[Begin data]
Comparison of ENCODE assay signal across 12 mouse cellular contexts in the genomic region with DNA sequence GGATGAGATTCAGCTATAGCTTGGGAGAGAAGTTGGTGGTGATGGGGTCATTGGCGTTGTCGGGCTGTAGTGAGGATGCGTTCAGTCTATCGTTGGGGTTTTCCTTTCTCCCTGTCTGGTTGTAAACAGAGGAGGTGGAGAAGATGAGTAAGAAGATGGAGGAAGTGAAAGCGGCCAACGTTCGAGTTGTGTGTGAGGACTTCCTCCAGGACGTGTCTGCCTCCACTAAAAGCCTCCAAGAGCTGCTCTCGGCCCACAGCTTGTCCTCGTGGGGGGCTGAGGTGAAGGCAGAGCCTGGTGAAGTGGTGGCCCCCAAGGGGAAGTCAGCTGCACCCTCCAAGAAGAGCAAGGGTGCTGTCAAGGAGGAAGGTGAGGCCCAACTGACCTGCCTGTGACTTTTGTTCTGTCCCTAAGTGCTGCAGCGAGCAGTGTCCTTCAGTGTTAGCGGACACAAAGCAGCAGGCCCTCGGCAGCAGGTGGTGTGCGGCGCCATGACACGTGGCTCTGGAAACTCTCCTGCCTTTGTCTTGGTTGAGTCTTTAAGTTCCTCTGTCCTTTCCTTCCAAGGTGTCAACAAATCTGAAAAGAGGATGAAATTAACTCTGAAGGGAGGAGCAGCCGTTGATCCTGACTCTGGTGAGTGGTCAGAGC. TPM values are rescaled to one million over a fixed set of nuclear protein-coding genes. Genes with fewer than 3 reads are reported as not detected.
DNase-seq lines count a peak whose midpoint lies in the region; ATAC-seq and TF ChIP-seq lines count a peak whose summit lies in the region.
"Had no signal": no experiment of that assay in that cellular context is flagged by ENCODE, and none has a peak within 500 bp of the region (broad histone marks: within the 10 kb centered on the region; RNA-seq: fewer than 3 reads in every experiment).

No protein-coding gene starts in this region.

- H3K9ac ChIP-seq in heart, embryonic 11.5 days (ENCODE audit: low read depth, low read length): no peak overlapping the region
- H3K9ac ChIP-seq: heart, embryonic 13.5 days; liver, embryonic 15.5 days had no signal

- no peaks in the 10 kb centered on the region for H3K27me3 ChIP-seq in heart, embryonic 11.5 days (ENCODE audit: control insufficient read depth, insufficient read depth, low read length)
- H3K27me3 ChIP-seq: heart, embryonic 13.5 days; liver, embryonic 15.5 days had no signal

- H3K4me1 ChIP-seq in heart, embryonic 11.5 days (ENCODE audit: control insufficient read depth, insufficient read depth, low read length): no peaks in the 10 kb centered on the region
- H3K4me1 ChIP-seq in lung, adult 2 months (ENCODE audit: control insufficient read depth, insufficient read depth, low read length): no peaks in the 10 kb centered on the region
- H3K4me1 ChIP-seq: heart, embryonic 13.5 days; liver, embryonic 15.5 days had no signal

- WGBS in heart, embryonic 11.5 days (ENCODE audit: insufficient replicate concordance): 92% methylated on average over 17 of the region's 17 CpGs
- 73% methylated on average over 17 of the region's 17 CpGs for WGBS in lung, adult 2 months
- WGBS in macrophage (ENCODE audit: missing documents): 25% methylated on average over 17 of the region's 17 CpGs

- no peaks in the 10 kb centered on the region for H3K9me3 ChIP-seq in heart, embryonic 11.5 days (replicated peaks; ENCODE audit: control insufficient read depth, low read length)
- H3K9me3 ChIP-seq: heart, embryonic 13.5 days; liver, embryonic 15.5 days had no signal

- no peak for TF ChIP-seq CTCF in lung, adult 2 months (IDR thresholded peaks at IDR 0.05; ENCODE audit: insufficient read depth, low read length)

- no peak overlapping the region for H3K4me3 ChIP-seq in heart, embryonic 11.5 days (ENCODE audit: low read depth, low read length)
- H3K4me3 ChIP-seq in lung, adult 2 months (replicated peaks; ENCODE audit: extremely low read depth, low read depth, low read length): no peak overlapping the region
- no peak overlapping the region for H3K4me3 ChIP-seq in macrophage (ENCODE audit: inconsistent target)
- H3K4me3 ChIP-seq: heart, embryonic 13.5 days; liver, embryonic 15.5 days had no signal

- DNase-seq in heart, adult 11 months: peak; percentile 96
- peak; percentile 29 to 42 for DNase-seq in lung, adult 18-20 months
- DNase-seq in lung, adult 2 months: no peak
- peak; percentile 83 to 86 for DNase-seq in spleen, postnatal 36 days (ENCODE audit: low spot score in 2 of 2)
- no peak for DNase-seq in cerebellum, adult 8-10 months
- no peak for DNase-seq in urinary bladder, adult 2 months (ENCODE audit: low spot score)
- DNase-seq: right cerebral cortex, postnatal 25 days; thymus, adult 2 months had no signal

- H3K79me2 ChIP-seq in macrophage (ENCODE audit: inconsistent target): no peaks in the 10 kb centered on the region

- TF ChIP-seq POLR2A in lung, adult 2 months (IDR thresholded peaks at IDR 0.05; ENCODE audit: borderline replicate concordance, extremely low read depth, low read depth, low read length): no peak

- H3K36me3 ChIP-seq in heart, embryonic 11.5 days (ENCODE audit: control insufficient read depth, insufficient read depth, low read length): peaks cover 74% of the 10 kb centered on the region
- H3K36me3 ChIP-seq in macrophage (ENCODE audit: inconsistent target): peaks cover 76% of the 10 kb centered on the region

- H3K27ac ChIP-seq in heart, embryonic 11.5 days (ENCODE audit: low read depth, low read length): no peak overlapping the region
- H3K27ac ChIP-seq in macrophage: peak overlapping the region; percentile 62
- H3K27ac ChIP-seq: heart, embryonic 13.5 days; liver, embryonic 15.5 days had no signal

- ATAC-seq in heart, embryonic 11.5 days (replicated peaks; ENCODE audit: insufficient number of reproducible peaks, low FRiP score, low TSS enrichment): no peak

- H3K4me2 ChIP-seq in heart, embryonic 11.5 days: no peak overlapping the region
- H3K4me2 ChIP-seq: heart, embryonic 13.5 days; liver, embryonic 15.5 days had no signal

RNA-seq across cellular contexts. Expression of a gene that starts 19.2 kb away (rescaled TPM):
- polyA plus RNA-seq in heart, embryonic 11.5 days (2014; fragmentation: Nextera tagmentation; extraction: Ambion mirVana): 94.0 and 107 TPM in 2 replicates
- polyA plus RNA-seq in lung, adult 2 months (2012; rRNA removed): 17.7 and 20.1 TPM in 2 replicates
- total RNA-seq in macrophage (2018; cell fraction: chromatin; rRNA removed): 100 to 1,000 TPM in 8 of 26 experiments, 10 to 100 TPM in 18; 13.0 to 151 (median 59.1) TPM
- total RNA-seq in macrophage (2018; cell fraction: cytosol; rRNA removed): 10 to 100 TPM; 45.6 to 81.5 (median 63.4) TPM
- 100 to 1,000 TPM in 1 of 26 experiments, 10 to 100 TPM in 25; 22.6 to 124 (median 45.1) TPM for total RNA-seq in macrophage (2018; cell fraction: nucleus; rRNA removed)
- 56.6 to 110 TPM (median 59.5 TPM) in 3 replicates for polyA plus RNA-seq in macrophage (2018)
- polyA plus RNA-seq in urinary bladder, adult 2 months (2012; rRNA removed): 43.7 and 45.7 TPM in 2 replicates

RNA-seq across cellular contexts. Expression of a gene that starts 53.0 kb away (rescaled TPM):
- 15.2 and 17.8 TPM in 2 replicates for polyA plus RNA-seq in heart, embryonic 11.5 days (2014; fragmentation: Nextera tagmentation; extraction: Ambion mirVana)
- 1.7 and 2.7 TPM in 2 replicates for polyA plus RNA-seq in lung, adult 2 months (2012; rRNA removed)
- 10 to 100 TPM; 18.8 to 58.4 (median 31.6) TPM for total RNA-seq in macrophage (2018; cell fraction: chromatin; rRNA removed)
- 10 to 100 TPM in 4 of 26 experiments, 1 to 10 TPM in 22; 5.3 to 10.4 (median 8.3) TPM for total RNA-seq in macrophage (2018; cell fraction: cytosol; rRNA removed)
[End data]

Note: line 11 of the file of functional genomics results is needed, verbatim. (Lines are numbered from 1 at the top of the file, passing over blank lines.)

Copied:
- H3K4me1 ChIP-seq: heart, embryonic 13.5 days; liver, embryonic 15.5 days had no signal